he herb garden) and covered about 1/4 of the approximately 700 square-foot garden. It's difficult to dig up, but the end is in sight. The grass roots entangled themselves in any remaining herbs which meant they too had to be dug up, de-grassed, then replanted. This was the first of the beds I put in when we moved here 20 years ago. At the time, it placed second in a local herb garden contest. Out of 80ish entries, this garden and the herbs surrounding my house caught the judges attention for the variety of plants I used and the aesthetic appeal. I had plants like silver wormwood, santolina, germander and one of my favorites that I've since completely pulled because it takes over, silver queen (makes beautiful wreaths). I had the traditional herbs too like tansy, lavender, and rosemary. All in all, there must have over 60 varieties of all kinds of herbs everywhere around the house. I just love them. At the time, I used very few herbs in cooking. Today, the herb garden overhaul will be mostly edibles and a handful of varieties that attract beneficial insects. Here's the rundown of the planned final herbs come spring. This list may change.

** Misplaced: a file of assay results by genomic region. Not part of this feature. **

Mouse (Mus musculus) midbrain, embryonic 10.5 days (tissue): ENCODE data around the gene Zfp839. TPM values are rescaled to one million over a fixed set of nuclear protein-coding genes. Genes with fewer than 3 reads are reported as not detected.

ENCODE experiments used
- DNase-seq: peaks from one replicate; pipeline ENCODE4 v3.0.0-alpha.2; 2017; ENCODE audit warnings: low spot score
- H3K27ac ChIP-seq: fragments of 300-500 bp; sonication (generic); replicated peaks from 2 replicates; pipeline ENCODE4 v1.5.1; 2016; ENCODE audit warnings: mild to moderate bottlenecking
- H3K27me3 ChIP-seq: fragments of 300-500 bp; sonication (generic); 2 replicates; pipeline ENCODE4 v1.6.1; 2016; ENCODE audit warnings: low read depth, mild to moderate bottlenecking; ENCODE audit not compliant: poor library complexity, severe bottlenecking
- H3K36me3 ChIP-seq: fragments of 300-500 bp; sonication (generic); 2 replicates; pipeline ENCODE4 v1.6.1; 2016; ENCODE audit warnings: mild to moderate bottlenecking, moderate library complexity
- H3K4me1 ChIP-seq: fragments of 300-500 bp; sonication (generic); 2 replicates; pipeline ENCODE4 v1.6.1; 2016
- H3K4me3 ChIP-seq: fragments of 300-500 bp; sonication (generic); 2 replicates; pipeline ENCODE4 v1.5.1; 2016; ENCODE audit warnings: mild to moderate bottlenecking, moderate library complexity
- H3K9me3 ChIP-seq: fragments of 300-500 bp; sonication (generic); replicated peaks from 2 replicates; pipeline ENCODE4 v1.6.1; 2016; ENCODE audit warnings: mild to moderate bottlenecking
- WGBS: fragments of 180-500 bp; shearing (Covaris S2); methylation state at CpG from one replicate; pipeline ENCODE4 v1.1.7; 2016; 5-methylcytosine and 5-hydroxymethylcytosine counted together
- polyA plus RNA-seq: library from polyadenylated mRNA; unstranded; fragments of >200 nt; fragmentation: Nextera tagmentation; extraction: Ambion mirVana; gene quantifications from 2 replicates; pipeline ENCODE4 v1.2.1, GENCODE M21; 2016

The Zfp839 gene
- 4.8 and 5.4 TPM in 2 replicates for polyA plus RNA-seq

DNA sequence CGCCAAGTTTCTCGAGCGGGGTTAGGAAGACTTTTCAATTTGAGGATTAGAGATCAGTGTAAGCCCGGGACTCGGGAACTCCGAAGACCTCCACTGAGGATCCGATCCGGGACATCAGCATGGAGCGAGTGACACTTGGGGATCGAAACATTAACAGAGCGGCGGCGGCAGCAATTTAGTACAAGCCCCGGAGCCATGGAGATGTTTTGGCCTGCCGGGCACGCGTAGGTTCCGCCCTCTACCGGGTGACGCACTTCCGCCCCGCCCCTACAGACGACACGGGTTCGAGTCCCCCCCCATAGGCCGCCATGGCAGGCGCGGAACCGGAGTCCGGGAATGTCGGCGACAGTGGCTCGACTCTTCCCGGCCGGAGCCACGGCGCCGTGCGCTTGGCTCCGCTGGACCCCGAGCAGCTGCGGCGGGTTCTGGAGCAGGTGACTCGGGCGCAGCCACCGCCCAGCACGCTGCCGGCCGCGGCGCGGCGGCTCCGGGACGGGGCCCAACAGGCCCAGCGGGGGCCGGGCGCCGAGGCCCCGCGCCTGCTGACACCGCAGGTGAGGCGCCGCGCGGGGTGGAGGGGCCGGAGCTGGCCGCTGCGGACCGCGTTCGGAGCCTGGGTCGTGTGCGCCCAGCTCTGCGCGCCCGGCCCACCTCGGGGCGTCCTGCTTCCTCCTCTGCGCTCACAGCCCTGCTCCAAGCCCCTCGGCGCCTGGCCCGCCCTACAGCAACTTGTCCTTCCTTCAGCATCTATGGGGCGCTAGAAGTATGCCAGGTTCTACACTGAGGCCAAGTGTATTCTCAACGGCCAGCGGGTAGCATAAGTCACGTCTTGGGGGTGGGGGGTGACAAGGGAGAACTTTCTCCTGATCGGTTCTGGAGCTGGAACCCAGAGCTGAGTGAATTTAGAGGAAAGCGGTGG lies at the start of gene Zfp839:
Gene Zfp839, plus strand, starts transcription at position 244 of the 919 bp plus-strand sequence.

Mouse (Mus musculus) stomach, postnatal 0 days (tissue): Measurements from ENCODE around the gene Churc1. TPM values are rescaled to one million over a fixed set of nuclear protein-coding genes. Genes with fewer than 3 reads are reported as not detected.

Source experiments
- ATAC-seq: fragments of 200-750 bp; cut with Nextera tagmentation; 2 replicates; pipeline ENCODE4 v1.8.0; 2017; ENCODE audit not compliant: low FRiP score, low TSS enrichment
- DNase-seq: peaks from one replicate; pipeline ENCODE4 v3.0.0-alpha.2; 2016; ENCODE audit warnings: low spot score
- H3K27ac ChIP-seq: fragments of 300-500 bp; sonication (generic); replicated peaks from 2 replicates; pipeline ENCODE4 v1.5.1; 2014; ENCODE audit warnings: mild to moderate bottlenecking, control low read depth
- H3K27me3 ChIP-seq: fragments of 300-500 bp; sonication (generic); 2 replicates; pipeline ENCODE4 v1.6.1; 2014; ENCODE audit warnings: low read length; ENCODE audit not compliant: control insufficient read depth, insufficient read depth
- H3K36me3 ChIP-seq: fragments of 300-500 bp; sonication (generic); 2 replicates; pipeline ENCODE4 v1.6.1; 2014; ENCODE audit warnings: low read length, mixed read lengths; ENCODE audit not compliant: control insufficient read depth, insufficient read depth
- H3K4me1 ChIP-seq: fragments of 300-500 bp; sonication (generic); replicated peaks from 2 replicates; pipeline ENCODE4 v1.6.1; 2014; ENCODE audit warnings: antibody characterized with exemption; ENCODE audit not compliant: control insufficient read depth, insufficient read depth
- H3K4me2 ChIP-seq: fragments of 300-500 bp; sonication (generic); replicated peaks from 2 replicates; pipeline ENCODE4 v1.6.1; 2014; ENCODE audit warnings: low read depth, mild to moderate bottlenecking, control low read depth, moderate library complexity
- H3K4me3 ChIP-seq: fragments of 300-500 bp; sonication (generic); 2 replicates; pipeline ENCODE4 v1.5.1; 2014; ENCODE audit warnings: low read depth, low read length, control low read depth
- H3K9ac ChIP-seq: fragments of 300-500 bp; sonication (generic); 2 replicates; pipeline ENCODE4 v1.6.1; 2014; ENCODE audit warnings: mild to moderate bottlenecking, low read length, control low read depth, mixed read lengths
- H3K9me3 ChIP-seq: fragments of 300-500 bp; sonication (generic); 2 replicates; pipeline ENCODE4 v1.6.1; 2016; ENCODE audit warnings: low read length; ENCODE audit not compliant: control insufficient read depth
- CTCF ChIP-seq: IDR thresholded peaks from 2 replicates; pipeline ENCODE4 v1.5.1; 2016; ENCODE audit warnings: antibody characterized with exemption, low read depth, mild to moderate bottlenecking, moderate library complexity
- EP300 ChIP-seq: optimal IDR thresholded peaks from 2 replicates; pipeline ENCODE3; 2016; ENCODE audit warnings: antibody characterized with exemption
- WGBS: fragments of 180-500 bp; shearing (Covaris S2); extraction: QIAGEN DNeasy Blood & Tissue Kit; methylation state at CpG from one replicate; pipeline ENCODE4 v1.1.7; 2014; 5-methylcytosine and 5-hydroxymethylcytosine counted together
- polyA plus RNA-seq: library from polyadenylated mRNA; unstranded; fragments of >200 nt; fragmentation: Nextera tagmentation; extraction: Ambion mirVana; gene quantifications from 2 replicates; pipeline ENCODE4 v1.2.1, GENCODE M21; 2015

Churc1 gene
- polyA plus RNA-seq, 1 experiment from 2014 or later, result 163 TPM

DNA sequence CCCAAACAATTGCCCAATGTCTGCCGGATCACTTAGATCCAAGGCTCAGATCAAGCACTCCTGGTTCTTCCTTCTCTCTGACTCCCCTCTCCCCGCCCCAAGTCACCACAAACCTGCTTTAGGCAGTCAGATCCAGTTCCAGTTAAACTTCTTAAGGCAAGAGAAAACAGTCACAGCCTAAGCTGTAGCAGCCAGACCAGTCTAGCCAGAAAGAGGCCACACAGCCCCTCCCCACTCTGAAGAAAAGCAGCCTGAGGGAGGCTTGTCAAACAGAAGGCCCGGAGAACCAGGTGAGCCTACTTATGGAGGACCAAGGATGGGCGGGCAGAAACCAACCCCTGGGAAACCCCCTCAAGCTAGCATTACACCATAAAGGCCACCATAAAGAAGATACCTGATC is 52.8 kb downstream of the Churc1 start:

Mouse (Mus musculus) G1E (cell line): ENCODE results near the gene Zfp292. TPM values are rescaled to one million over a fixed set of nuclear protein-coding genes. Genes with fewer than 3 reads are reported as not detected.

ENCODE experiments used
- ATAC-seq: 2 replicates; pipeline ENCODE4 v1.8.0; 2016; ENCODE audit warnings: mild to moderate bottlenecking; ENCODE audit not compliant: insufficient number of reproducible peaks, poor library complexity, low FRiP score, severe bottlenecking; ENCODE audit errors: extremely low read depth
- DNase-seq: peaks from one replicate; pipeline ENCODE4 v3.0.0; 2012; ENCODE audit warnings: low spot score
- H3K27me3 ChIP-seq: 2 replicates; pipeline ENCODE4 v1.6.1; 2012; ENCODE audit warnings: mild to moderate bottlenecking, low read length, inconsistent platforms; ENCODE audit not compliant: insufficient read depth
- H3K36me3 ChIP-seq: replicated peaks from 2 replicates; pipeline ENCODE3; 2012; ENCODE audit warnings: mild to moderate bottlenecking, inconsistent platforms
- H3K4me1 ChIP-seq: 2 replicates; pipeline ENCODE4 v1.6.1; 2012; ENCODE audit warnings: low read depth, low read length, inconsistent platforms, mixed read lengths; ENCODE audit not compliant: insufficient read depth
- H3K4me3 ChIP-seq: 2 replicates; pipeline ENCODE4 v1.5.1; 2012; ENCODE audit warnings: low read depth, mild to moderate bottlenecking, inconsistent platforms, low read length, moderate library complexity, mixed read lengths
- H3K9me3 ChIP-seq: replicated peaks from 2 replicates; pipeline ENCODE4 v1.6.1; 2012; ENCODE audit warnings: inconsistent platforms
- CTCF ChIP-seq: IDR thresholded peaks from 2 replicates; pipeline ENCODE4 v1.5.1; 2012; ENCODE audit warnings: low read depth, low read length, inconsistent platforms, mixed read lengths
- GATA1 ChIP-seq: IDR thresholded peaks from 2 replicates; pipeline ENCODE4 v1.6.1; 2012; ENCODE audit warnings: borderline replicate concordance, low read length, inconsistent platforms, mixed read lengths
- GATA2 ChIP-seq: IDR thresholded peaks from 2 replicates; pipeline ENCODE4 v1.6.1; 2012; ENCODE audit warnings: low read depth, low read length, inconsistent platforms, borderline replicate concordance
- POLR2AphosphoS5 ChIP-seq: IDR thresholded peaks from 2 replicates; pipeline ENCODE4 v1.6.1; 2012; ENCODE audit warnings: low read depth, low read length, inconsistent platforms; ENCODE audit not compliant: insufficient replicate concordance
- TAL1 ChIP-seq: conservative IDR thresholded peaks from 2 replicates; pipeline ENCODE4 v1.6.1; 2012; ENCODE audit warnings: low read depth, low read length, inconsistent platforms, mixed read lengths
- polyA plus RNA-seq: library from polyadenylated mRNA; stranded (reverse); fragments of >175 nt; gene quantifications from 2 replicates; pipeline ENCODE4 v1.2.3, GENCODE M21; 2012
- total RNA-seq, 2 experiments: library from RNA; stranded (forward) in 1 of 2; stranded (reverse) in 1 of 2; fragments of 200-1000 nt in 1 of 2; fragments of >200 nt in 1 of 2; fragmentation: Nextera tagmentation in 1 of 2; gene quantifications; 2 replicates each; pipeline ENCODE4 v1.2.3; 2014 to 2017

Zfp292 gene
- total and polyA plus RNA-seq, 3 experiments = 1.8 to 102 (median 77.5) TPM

Purple and green basil
Lemon Verbena (maybe - don't really use this too much but I love the scent)
Some sort of mint (there are dozens of varieties - I plan to plant a variety to dry and drink over the winter as tea).
Tansy (for beneficial insects)
Bronze fennel (for beneficial insects)
Garlic Chives (for beneficial insects)
St. John's Wort (good ground cover - and the flowers attract bees)
Wormwood (for beneficial insects)
Sunflowers (for the bees and birds)
Sweet Annie (for the beneficial insects)
Purple oregano (for the beneficial insects)
Russian Sage (for beneficial insects)
Rue (for beneficial insects and bees)